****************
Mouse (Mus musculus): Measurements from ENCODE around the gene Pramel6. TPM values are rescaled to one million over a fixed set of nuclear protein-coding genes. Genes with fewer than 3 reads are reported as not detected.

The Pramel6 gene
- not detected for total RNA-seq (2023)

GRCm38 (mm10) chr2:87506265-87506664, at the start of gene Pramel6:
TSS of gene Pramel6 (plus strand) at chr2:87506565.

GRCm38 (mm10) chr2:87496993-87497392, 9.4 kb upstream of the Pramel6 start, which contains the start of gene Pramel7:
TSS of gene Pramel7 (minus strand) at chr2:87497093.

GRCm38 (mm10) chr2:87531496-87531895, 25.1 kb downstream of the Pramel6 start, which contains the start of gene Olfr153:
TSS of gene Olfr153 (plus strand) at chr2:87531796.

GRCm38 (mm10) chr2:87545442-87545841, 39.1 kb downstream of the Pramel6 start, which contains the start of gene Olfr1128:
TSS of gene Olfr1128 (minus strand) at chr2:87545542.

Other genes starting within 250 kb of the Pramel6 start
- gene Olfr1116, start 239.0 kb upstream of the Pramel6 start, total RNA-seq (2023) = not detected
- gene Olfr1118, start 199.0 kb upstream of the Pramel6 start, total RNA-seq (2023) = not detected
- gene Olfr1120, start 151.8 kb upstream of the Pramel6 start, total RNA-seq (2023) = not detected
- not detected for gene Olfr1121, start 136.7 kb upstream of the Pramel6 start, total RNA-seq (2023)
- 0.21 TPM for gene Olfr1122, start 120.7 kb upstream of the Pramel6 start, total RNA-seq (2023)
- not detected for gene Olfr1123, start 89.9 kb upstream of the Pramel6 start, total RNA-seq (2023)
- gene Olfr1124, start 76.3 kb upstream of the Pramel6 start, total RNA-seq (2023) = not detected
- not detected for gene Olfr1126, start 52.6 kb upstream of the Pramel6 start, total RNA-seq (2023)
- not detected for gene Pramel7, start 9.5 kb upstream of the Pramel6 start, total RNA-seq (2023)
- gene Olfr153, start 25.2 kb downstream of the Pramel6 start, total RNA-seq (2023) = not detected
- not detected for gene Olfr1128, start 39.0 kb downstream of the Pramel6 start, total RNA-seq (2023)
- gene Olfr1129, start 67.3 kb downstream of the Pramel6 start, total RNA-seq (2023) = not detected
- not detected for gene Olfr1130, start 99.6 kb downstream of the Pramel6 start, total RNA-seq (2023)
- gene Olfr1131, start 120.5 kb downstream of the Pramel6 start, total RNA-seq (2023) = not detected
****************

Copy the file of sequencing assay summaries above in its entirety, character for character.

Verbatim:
Mouse (Mus musculus): Measurements from ENCODE around the gene Pramel6. TPM values are rescaled to one million over a fixed set of nuclear protein-coding genes. Genes with fewer than 3 reads are reported as not detected.

The Pramel6 gene
- not detected for total RNA-seq (2023)

GRCm38 (mm10) chr2:87506265-87506664, at the start of gene Pramel6:
TSS of gene Pramel6 (plus strand) at chr2:87506565.

GRCm38 (mm10) chr2:87496993-87497392, 9.4 kb upstream of the Pramel6 start, which contains the start of gene Pramel7:
TSS of gene Pramel7 (minus strand) at chr2:87497093.

GRCm38 (mm10) chr2:87531496-87531895, 25.1 kb downstream of the Pramel6 start, which contains the start of gene Olfr153:
TSS of gene Olfr153 (plus strand) at chr2:87531796.

GRCm38 (mm10) chr2:87545442-87545841, 39.1 kb downstream of the Pramel6 start, which contains the start of gene Olfr1128:
TSS of gene Olfr1128 (minus strand) at chr2:87545542.

Other genes starting within 250 kb of the Pramel6 start
- gene Olfr1116, start 239.0 kb upstream of the Pramel6 start, total RNA-seq (2023) = not detected
- gene Olfr1118, start 199.0 kb upstream of the Pramel6 start, total RNA-seq (2023) = not detected
- gene Olfr1120, start 151.8 kb upstream of the Pramel6 start, total RNA-seq (2023) = not detected
- not detected for gene Olfr1121, start 136.7 kb upstream of the Pramel6 start, total RNA-seq (2023)
- 0.21 TPM for gene Olfr1122, start 120.7 kb upstream of the Pramel6 start, total RNA-seq (2023)
- not detected for gene Olfr1123, start 89.9 kb upstream of the Pramel6 start, total RNA-seq (2023)
- gene Olfr1124, start 76.3 kb upstream of the Pramel6 start, total RNA-seq (2023) = not detected
- not detected for gene Olfr1126, start 52.6 kb upstream of the Pramel6 start, total RNA-seq (2023)
- not detected for gene Pramel7, start 9.5 kb upstream of the Pramel6 start, total RNA-seq (2023)
- gene Olfr153, start 25.2 kb downstream of the Pramel6 start, total RNA-seq (2023) = not detected
- not detected for gene Olfr1128, start 39.0 kb downstream of the Pramel6 start, total RNA-seq (2023)
- gene Olfr1129, start 67.3 kb downstream of the Pramel6 start, total RNA-seq (2023) = not detected
- not detected for gene Olfr1130, start 99.6 kb downstream of the Pramel6 start, total RNA-seq (2023)
- gene Olfr1131, start 120.5 kb downstream of the Pramel6 start, total RNA-seq (2023) = not detected